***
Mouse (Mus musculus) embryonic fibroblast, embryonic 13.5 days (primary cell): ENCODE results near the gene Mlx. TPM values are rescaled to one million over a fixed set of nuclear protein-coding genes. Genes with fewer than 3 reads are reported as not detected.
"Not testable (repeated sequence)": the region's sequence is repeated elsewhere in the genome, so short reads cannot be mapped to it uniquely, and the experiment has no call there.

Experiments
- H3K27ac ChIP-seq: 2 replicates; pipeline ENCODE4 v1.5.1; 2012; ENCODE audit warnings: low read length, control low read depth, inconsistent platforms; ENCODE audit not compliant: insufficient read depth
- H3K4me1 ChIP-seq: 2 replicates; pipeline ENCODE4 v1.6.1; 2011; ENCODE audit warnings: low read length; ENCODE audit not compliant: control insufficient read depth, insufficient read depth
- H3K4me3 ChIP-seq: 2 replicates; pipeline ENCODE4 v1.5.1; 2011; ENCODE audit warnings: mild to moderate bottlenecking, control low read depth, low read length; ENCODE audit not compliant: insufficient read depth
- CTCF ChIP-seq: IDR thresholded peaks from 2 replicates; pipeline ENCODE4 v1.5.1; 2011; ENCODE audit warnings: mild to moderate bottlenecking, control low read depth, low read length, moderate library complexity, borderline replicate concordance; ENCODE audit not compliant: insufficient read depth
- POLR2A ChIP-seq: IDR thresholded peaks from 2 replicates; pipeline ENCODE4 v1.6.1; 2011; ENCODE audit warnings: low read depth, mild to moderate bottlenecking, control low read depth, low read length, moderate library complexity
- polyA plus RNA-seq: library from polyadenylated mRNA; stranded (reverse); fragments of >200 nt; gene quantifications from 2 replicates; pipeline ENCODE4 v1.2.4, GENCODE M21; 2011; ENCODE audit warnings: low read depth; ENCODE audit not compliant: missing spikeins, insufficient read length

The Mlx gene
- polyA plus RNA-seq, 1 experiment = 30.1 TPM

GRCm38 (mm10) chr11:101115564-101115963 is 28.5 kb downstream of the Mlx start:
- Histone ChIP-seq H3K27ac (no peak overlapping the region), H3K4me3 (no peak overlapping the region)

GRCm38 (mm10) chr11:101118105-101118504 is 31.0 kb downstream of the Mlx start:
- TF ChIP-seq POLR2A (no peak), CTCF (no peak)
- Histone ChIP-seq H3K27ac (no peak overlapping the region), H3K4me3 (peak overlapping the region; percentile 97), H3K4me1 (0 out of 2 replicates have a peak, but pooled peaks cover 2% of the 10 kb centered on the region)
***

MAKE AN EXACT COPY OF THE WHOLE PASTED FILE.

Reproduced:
Mouse (Mus musculus) embryonic fibroblast, embryonic 13.5 days (primary cell): ENCODE results near the gene Mlx. TPM values are rescaled to one million over a fixed set of nuclear protein-coding genes. Genes with fewer than 3 reads are reported as not detected.
"Not testable (repeated sequence)": the region's sequence is repeated elsewhere in the genome, so short reads cannot be mapped to it uniquely, and the experiment has no call there.

Experiments
- H3K27ac ChIP-seq: 2 replicates; pipeline ENCODE4 v1.5.1; 2012; ENCODE audit warnings: low read length, control low read depth, inconsistent platforms; ENCODE audit not compliant: insufficient read depth
- H3K4me1 ChIP-seq: 2 replicates; pipeline ENCODE4 v1.6.1; 2011; ENCODE audit warnings: low read length; ENCODE audit not compliant: control insufficient read depth, insufficient read depth
- H3K4me3 ChIP-seq: 2 replicates; pipeline ENCODE4 v1.5.1; 2011; ENCODE audit warnings: mild to moderate bottlenecking, control low read depth, low read length; ENCODE audit not compliant: insufficient read depth
- CTCF ChIP-seq: IDR thresholded peaks from 2 replicates; pipeline ENCODE4 v1.5.1; 2011; ENCODE audit warnings: mild to moderate bottlenecking, control low read depth, low read length, moderate library complexity, borderline replicate concordance; ENCODE audit not compliant: insufficient read depth
- POLR2A ChIP-seq: IDR thresholded peaks from 2 replicates; pipeline ENCODE4 v1.6.1; 2011; ENCODE audit warnings: low read depth, mild to moderate bottlenecking, control low read depth, low read length, moderate library complexity
- polyA plus RNA-seq: library from polyadenylated mRNA; stranded (reverse); fragments of >200 nt; gene quantifications from 2 replicates; pipeline ENCODE4 v1.2.4, GENCODE M21; 2011; ENCODE audit warnings: low read depth; ENCODE audit not compliant: missing spikeins, insufficient read length

The Mlx gene
- polyA plus RNA-seq, 1 experiment = 30.1 TPM

GRCm38 (mm10) chr11:101115564-101115963 is 28.5 kb downstream of the Mlx start:
- Histone ChIP-seq H3K27ac (no peak overlapping the region), H3K4me3 (no peak overlapping the region)

GRCm38 (mm10) chr11:101118105-101118504 is 31.0 kb downstream of the Mlx start:
- TF ChIP-seq POLR2A (no peak), CTCF (no peak)
- Histone ChIP-seq H3K27ac (no peak overlapping the region), H3K4me3 (peak overlapping the region; percentile 97), H3K4me1 (0 out of 2 replicates have a peak, but pooled peaks cover 2% of the 10 kb centered on the region)